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Possible Duplicate:
Fast algorithm for polar -> cartesian conversion

I am running some pathfinding code (which is a bit slow) through jvisualvm, what I found was that 80% time is being spent in my vector implementation more specifically the part that convert cartesian to polar,

r = Math.sqrt((x * x) + (y * y));
t = Math.atan2(y,x);

are there any old school tricks that would get me some more performance?

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marked as duplicate by Paul Tomblin, Paŭlo Ebermann, Johan, John Saunders, bmargulies Oct 10 '11 at 2:27

This question has been asked before and already has an answer. If those answers do not fully address your question, please ask a new question.

@PaulTomblin but this is the other way around... –  Alnitak Oct 9 '11 at 22:02

2 Answers 2

In my experience in path finding algorithms, the problem is not those lines.

The main questions is "How many times you call these two lines?"

You should investigate your path finding algorithm.

Anyway, if you want reduce the delay of those lines, it is possible to make a pre-calculated table for sqrt and atan2 for each x and y. Or even a table that maps each (x, y) to (r, t) directly.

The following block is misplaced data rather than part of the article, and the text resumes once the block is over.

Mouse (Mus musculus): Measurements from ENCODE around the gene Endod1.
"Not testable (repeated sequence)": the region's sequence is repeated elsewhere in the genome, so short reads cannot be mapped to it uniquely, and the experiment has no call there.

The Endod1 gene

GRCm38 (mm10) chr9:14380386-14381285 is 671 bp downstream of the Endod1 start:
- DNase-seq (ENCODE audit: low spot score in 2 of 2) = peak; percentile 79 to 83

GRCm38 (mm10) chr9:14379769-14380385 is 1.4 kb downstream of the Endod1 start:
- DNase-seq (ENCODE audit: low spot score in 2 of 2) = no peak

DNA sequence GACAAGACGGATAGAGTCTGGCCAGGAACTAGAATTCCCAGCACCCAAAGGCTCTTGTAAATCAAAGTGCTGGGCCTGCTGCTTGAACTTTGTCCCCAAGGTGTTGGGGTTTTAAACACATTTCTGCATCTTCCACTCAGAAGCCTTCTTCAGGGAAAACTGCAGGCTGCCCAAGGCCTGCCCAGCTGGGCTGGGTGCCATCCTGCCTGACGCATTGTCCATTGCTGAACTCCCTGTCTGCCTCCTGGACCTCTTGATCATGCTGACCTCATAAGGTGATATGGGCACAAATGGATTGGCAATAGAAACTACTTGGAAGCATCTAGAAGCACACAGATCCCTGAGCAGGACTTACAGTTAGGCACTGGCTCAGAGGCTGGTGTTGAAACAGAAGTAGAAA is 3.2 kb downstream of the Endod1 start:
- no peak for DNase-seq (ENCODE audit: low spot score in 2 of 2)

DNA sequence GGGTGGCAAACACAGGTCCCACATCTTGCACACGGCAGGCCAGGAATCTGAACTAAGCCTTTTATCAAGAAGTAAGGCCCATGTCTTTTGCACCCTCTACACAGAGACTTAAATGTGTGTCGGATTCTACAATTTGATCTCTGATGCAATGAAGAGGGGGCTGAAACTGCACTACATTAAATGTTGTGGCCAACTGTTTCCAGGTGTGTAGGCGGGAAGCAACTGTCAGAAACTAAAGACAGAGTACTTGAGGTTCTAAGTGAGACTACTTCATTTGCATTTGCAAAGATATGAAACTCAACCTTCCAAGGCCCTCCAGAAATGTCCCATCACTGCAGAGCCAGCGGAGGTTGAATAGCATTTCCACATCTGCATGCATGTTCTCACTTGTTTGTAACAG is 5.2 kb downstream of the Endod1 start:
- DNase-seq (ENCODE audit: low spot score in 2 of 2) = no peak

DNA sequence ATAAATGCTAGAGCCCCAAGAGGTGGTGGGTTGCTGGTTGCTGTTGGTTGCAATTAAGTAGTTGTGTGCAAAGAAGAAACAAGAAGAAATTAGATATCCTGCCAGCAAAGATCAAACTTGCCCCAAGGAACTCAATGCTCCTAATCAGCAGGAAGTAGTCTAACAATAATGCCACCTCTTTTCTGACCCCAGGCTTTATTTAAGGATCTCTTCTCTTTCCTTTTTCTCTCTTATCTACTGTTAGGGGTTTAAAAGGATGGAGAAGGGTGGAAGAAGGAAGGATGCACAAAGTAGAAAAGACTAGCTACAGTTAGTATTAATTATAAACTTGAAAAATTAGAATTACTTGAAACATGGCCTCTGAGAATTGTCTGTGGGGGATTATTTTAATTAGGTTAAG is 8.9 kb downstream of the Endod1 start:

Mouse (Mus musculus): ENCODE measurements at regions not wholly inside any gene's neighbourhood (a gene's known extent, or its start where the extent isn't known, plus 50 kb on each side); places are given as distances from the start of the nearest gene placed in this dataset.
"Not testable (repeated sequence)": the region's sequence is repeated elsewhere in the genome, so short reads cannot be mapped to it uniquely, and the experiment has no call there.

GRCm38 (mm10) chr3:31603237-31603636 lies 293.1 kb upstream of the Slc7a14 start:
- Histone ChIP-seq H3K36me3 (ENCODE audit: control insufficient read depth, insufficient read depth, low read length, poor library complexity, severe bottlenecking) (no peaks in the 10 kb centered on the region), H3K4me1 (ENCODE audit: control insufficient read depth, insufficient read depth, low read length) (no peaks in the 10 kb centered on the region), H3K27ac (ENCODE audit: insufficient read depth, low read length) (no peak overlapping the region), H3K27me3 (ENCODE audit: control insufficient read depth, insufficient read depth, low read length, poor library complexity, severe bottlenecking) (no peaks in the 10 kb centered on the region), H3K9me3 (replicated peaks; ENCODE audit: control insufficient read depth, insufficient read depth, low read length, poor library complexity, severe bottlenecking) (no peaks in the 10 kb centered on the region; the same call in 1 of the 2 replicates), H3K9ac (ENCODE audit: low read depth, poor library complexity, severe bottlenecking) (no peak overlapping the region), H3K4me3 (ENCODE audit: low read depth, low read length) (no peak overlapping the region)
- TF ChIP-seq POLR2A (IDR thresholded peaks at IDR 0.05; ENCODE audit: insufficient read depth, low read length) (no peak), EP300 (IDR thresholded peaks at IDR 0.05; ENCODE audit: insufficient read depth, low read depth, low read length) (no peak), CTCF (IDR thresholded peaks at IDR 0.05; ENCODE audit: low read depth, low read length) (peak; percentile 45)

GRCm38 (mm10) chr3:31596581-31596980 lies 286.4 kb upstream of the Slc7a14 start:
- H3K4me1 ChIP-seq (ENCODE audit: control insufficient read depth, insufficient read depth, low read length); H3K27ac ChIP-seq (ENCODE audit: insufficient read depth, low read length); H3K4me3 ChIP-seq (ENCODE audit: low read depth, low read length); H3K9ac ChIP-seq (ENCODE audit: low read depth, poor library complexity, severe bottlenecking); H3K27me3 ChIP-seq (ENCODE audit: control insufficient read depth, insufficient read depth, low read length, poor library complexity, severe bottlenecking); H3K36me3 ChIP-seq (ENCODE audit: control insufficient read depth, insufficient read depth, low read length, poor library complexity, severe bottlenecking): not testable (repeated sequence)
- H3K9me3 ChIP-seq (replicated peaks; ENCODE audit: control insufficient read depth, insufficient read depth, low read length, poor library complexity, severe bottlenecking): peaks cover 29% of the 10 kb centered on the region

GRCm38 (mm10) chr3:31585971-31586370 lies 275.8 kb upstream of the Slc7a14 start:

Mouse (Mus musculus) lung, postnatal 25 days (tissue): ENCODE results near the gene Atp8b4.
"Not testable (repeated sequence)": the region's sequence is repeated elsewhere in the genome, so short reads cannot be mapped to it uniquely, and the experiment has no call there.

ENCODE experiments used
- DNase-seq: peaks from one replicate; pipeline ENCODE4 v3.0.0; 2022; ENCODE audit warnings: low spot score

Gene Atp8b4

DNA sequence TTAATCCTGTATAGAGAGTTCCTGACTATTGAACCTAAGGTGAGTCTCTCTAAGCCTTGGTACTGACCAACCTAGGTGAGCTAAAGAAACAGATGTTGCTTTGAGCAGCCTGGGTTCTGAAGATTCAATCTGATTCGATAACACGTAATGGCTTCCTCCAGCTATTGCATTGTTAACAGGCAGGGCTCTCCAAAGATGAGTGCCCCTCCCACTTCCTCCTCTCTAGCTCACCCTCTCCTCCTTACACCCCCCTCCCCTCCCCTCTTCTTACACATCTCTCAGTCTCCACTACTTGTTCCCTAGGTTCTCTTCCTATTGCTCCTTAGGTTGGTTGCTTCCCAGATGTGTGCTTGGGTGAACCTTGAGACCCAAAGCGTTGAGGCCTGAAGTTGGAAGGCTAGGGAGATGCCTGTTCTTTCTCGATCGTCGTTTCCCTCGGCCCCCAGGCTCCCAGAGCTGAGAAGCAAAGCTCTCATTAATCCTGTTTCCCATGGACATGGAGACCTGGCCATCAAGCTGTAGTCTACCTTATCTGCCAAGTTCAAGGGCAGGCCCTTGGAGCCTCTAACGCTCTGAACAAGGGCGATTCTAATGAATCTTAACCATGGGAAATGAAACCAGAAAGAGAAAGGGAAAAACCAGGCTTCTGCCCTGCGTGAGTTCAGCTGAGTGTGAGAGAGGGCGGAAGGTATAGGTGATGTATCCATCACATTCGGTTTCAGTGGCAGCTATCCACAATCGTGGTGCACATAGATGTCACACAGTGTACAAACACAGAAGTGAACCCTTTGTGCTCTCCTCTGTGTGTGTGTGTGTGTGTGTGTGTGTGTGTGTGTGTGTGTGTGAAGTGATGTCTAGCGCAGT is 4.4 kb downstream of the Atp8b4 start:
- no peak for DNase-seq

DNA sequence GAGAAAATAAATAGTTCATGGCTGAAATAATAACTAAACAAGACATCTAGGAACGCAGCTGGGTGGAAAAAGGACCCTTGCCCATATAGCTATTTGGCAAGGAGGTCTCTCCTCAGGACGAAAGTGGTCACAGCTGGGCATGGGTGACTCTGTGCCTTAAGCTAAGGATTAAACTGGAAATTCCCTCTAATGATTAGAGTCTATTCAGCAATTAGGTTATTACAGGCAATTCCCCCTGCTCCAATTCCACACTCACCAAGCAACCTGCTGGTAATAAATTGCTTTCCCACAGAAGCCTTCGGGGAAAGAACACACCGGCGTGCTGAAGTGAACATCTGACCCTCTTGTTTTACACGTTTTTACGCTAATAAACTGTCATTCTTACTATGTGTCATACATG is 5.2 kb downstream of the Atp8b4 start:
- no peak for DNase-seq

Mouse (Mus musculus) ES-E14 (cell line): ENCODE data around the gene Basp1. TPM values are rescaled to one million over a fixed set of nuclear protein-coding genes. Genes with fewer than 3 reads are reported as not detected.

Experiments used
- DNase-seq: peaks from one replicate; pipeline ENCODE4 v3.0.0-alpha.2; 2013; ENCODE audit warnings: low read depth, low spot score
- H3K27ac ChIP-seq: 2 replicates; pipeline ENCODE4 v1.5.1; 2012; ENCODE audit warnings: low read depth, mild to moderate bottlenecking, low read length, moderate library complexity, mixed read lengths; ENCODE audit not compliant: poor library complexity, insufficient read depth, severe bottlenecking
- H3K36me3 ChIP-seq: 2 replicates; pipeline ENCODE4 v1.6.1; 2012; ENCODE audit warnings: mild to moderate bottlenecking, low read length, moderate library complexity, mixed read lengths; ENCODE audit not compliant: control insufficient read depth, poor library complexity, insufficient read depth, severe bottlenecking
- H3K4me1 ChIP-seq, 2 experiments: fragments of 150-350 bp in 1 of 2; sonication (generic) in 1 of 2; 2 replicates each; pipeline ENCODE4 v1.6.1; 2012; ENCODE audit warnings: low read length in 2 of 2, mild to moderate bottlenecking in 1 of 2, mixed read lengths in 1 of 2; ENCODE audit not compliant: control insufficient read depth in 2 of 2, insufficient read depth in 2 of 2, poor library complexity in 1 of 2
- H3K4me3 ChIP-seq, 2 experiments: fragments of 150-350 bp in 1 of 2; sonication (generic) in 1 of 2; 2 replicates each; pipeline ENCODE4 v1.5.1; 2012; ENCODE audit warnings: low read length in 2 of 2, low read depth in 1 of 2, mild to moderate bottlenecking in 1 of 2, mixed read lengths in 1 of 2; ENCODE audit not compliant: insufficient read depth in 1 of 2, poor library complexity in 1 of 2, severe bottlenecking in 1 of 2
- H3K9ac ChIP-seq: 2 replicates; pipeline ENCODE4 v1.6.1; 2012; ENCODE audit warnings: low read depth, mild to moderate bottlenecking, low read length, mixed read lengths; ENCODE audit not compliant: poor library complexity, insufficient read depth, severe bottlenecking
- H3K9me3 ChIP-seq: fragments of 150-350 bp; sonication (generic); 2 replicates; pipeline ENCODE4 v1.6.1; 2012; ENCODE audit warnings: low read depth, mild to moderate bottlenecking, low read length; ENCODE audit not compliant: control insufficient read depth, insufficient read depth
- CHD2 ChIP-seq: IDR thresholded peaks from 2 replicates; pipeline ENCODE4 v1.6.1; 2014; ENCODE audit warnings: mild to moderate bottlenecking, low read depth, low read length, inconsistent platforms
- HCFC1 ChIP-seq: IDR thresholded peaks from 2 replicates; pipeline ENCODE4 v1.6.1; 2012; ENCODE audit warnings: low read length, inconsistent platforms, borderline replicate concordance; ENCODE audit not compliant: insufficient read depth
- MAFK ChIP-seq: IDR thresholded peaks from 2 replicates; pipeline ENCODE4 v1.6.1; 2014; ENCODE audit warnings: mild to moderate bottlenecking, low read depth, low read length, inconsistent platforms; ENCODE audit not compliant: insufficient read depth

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You should consider if you really need to use Math.atan2(). In my experience there are very few geometric computations that really need the actual angle; you can get faster, simpler, and more robust results by using more natural operations.

For example, if you want to evaluate the angle between two vectors (say, a and b), you can instead often use the dot product:

(a.x*b.x + a.y*b.y) = |a| |b| cos(angle)

and a kind of rump "cross product":

(a.x*b.y - a.y*b.x) = |a| |b| sin(angle)

This "cross product" is especially useful because the sign tells you which side of vector a the vector b points to.

If it turns out you really do need an angle (usually for human-readable output), these values are tailor made for input to atan2().

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